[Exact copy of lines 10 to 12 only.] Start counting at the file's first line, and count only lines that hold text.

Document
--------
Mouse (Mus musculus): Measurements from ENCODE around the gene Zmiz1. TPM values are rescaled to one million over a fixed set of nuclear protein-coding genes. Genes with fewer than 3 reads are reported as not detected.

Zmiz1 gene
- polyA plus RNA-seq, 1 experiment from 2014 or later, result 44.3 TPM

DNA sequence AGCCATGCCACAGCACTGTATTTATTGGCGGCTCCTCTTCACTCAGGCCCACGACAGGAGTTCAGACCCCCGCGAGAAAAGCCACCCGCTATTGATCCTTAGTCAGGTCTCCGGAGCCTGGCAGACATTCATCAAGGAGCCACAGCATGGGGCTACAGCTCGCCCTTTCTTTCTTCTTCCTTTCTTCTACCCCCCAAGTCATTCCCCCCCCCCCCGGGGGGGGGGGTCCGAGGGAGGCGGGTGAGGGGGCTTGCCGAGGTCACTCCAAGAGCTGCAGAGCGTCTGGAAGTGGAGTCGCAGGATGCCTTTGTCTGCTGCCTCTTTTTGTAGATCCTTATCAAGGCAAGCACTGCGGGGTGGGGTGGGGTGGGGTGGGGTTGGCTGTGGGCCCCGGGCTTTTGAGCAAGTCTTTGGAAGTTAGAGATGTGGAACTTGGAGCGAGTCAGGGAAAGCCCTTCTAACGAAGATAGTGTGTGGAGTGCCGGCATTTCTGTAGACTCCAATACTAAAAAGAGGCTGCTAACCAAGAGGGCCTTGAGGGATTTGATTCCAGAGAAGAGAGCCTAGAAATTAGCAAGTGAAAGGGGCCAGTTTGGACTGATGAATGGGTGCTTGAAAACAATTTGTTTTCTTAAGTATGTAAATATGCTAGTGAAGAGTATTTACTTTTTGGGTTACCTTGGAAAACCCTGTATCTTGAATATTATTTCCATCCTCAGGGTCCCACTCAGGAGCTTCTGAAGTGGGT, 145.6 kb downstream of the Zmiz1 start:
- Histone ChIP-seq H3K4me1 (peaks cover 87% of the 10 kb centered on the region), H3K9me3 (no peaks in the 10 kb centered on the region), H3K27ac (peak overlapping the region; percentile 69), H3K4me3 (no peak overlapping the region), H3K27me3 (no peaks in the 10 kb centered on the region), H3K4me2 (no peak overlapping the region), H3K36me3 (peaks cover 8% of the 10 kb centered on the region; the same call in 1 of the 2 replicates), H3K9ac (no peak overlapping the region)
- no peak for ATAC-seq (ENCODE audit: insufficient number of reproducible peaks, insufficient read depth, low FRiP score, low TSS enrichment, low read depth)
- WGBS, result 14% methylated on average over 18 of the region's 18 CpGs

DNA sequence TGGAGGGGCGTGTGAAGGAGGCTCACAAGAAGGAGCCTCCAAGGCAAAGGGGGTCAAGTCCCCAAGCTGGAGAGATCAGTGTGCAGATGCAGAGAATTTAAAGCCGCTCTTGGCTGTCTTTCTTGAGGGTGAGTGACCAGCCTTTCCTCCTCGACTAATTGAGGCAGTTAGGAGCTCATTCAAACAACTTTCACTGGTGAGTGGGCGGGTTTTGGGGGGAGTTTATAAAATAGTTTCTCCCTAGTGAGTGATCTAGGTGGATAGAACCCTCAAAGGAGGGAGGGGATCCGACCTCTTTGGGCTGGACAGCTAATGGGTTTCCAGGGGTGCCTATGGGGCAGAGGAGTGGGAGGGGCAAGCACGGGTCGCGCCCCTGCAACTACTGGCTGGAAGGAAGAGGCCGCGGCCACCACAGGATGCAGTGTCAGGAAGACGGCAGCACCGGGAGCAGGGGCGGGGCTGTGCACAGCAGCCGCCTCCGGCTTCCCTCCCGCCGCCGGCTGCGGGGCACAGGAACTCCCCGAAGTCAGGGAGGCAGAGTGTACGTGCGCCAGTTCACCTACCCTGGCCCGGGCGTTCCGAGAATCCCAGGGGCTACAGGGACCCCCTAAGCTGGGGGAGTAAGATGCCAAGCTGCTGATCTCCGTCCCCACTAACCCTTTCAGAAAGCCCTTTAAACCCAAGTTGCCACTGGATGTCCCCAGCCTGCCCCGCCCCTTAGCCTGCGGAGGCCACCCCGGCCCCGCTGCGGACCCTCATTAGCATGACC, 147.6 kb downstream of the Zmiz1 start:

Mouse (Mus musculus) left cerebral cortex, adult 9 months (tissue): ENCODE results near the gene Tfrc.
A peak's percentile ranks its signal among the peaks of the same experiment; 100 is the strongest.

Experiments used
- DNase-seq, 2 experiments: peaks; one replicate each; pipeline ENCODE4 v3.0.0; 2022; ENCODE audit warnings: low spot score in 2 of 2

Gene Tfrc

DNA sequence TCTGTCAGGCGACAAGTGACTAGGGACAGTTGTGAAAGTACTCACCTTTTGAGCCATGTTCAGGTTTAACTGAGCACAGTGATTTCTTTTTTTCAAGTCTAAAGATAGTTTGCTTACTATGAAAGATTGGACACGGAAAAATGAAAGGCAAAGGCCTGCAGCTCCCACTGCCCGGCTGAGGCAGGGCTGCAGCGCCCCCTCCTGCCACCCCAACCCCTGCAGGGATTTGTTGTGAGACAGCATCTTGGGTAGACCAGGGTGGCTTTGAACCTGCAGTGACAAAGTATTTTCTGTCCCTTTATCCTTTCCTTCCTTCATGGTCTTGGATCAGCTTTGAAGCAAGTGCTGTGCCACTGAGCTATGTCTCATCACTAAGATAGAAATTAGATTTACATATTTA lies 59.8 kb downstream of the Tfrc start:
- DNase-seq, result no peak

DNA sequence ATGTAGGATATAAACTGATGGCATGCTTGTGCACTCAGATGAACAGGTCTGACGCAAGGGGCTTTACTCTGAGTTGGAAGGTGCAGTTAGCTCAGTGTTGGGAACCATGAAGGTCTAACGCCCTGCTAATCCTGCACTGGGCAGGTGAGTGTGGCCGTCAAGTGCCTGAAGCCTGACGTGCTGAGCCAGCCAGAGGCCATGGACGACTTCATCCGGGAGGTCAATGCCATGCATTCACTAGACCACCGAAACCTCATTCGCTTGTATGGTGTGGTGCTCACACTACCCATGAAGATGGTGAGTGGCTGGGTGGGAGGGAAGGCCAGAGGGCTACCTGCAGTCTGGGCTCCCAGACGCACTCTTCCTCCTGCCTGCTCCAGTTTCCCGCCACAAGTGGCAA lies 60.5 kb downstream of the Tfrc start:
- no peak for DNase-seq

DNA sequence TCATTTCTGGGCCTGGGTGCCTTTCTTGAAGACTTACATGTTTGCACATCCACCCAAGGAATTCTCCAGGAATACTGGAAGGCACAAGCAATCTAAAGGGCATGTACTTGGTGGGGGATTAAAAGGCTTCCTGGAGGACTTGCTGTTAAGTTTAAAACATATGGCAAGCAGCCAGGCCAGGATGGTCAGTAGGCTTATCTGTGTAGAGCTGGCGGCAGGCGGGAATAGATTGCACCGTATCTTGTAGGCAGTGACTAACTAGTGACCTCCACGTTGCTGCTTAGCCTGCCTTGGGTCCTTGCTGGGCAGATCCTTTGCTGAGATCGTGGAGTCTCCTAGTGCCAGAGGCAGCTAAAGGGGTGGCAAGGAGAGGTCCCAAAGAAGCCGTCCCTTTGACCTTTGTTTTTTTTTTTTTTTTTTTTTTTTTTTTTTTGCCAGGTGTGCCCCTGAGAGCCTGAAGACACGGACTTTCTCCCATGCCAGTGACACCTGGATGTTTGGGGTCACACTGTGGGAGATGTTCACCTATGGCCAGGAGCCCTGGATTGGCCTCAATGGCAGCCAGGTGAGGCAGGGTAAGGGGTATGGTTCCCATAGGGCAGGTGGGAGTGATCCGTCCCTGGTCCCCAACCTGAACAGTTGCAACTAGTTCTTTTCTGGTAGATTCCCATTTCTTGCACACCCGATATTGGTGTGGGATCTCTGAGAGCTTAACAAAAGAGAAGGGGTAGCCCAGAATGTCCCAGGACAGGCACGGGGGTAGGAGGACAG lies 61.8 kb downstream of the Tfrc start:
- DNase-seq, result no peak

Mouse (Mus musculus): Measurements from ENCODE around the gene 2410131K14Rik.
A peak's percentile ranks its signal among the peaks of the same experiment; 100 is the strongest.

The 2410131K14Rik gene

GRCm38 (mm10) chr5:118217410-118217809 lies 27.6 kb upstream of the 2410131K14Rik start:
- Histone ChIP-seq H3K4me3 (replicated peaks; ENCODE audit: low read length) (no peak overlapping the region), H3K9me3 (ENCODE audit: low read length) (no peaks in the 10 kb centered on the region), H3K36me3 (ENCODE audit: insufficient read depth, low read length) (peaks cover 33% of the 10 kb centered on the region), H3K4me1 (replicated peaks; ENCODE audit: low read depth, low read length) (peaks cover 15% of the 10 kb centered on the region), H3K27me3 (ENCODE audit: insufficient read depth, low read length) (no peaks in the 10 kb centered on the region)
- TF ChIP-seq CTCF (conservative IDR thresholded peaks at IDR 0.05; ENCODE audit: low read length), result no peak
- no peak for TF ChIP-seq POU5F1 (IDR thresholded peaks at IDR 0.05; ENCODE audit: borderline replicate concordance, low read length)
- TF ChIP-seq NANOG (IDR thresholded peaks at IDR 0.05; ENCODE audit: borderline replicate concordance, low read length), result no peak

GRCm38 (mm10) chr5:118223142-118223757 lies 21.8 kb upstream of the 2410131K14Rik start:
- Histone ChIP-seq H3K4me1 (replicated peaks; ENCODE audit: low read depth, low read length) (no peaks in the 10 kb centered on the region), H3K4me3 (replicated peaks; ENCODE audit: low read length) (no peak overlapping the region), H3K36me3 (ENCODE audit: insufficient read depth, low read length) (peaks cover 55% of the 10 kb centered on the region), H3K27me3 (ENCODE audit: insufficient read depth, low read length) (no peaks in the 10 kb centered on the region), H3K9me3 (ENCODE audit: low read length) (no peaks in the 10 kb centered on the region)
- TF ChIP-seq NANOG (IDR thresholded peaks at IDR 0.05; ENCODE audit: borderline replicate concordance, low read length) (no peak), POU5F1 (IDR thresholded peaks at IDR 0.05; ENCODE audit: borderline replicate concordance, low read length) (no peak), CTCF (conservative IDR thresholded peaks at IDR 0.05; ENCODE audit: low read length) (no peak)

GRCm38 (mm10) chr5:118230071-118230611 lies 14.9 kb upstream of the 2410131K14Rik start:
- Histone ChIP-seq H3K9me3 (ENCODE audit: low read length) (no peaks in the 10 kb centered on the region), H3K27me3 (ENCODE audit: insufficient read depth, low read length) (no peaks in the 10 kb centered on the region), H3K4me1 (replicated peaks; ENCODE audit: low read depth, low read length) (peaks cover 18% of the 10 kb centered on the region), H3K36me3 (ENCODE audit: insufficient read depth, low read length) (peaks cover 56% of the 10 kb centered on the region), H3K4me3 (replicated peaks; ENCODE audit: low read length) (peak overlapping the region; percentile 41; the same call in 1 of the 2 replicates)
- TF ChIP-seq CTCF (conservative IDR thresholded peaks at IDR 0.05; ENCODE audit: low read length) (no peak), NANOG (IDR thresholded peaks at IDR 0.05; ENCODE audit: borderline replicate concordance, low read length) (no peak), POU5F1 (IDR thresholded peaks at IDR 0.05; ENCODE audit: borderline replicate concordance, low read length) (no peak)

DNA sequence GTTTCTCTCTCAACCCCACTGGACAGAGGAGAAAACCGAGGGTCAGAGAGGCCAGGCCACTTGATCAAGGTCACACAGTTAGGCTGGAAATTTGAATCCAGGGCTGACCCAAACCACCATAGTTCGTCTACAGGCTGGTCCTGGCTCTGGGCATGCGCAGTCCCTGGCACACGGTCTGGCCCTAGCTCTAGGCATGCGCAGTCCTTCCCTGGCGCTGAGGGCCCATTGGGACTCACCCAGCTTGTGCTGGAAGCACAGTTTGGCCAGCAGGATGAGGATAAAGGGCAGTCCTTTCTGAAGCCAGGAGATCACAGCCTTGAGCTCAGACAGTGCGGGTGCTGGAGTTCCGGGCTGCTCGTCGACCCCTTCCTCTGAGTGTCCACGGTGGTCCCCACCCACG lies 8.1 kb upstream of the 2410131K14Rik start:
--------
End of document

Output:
A peak's percentile ranks its signal among the peaks of the same experiment; 100 is the strongest.

Experiments used
- DNase-seq, 2 experiments: peaks; one replicate each; pipeline ENCODE4 v3.0.0; 2022; ENCODE audit warnings: low spot score in 2 of 2